Fast exits for Plasma MVP using Optimistic Burn Proofs


#1

There was a discussion of burn proofs on Plasma MVP thread.
Essentially a burn proof means that the user burns an UTXO on the Plasma chain and submit a proof to the Plasma smart contract (PSC). Some people do not like burn proofs because of data availability concerns (the Plasma operator may withhold the proof).

How about making burn proofs optimistic? This means, that if a user burns an UTXO on the Plasma chain and provides a burn proof to the PSC the main chain, the user can exit immediately without having to wait.

If the user does not have a burn proof the user can fall back on Plasma default mechanism for exits.

This seems to address the availability issue people raised regarding burn proofs.


Plasma MVP Design - Lower maintainance cost, Scalable, Trustless
#2

That would allow the operator to immediately steal all the assets on the Plasma chain, since they could create burn proofs with invalid history.


#3

I am assuming that the burn proof is signed by the private key of the user (UTXO) that did the burn …

What you are saying is that Plasma operator could create an UTXO out of the thing air and burn it …

It should work for Plasma Cash though.

How is this addressed by Plasma MVP ? If Plasma operator creates an UTXO (or chain of UTXOs) out of thin air and exits it, how do other users even know something is bad ? Other users are not supposed to monitor or store UTXOs that do not belong to them


#4

In Plasma MVP users are supposed to validate the entire chain, which includes UTXOs that don’t belong to them

It should work for Plasma Cash though.

An attack for plasma cash would be for Alice to send coins to Bob, then a while later Alice double-spends her coin to Eve, and Eve burns and exits the double-spend


#5

I like this idea. Zilliqa and Thunder(Thunderrela) also has slow-mode construction when the chain is byzantine. I think security gradation is necessary for better usability.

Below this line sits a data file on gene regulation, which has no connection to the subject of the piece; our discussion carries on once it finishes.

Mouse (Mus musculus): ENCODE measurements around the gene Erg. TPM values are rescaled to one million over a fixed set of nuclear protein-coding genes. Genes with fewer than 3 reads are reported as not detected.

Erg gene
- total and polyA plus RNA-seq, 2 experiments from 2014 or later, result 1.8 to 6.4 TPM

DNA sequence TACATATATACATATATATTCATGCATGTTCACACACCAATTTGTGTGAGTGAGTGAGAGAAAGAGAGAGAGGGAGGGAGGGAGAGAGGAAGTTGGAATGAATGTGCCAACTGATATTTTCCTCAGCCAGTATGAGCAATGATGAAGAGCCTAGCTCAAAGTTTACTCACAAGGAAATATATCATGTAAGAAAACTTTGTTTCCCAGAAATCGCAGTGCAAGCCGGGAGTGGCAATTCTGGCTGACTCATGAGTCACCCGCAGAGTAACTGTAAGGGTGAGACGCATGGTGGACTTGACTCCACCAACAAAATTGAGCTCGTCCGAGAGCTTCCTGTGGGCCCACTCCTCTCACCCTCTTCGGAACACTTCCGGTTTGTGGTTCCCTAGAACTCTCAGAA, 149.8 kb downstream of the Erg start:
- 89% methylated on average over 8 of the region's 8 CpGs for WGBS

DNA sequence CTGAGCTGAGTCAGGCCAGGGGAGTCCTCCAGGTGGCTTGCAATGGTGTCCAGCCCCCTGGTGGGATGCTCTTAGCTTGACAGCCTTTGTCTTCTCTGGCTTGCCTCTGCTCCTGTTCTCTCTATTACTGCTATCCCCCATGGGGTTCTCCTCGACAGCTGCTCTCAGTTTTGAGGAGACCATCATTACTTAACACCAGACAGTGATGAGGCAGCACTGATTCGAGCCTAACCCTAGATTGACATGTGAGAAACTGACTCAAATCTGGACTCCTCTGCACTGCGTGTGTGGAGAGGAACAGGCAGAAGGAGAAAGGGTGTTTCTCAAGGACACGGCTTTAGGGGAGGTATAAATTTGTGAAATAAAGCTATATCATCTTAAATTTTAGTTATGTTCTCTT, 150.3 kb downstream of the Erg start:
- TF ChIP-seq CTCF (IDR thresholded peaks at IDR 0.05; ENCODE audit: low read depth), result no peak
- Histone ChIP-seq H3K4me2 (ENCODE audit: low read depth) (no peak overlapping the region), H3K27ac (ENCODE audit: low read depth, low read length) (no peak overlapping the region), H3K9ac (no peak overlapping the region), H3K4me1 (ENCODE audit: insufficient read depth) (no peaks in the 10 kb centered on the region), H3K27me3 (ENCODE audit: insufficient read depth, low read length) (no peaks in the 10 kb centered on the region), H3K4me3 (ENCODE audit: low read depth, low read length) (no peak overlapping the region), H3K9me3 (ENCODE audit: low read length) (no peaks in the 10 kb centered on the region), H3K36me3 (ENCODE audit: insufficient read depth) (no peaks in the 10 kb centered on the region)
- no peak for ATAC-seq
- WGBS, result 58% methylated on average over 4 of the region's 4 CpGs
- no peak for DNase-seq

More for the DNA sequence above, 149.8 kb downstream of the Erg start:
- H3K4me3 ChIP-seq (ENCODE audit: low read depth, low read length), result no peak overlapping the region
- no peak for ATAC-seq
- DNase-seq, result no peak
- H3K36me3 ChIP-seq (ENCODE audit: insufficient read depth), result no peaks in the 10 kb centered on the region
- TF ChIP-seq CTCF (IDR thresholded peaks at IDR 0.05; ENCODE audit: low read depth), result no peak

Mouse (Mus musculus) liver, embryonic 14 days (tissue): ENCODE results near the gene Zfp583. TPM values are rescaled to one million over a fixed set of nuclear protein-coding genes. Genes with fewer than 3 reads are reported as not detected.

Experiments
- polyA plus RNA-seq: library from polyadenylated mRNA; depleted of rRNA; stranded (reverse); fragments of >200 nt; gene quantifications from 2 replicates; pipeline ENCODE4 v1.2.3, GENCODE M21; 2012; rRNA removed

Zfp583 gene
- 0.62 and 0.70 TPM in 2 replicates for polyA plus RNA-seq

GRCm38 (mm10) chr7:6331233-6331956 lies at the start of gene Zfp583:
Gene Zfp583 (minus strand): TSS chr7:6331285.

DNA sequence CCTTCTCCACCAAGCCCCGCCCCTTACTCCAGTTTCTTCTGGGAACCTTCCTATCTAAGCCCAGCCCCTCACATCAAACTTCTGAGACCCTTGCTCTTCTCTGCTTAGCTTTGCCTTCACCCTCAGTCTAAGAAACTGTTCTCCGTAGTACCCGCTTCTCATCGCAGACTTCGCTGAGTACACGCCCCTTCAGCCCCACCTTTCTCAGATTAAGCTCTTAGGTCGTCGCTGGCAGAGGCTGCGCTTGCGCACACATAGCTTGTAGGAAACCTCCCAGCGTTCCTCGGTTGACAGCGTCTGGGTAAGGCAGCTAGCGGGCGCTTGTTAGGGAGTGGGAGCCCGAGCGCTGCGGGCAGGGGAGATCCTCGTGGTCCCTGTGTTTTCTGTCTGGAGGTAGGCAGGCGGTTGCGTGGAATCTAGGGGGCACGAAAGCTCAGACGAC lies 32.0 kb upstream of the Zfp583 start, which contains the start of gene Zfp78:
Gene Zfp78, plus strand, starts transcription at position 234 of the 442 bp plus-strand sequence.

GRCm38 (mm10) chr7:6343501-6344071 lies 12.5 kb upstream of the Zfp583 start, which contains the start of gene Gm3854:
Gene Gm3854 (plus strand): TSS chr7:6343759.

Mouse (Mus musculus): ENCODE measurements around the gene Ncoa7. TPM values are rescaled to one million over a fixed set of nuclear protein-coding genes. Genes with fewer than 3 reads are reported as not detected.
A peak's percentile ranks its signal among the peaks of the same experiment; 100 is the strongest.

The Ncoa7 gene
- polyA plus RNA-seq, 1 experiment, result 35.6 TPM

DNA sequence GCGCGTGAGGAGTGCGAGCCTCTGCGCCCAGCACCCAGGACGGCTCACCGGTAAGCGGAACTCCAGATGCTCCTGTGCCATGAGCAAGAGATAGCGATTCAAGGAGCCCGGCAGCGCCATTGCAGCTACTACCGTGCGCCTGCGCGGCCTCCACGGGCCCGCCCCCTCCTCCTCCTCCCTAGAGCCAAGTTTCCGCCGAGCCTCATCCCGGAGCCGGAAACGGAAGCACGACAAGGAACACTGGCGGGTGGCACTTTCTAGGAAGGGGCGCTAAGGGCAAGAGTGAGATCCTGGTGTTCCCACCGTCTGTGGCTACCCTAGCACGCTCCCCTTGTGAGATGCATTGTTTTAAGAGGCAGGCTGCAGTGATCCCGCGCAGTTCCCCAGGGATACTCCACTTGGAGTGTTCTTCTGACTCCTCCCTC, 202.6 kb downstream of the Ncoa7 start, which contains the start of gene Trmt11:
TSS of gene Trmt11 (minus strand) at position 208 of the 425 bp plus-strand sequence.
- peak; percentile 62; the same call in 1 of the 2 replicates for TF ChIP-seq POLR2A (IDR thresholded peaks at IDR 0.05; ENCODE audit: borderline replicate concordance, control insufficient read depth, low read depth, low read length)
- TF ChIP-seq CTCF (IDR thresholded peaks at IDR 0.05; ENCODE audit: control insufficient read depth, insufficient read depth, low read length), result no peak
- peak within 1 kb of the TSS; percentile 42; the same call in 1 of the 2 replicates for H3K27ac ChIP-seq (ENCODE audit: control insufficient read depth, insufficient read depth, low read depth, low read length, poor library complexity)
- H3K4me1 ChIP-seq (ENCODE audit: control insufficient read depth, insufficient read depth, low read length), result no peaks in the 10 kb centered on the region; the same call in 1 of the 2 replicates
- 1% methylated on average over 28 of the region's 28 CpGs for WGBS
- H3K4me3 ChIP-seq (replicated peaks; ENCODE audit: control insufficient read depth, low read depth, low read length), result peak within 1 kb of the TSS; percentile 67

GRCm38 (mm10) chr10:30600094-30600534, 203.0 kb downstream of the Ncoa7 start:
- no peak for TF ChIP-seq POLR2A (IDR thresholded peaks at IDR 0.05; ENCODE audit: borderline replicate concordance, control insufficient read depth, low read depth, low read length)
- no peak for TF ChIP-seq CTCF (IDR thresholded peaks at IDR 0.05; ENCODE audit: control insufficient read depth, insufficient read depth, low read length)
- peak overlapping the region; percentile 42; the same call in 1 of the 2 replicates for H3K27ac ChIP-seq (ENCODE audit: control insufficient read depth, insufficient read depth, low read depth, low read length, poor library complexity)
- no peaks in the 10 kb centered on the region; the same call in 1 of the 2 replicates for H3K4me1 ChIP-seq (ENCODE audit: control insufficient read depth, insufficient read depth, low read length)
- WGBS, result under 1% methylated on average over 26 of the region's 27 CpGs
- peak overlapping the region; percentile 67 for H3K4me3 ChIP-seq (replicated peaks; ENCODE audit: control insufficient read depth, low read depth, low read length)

When Plasma validator withholds a burning Tx, we may be able to know Tx withholding by timeout or something (*I need clarification). Then Plasma chain is regarded as byzantine state AND the process switches to exit scenario as fall back.

Because of this is byzantine fault, just in case we may need to deal with sudden burn proof incoming. Double withdrawal is big no-no.


#7

@ldct, @danrobinson - this is imho the least documented part of Plasma MVP

In the example that @danrobinson brought up, a malicious Plasma operator creates an UTXO chain out of thin air and then exits it.

Note that the malicious UTXOs may be far far in the past. Therefore, the only way for users to protect against malicious Plasma operators (as in the attack that @danrobinson mentioned) seem to be check all transactions in every block.

How realistic is that having the tragedy of commons - a particular user has little interest to do work that benefits community.

So it seems that every user has to have a copy of the entire chain. How is this going to work at all? :smiling_imp:

In other words, imho the sentence “users are supposed to validate the entire chain” needs to be expanded and mechanisms explained, otherwise how can one prove security of this ? :smiling_imp:

May be one should state that Plasma MVP is incomplete and mechanisms are still being researched ?


#8

The mechanism for validating the entire chain seems pretty straightforward - the user should run a client that does this (much like how Parity or geth validate the ethereum chain) and the client initiates exits when necessary. The security model is “if you sync your client once every 7 days and you pay for exits if necessary and you pay for cancelling fraudulent exits if necessary and if the main chain is not censored, then your money is safe”.

From an incentives point of view, however, I think you are right that there’s a validator’s-dilemma-like situation where the protocol-specified behaviour (operator doesn’t commit fraud, users validate once every 7 days) is not an equilibrium, since an individual user can save electricity and disk space by not validating and relying on others to “sound the alarm” in case of fraudulent operator or fraudulent exits.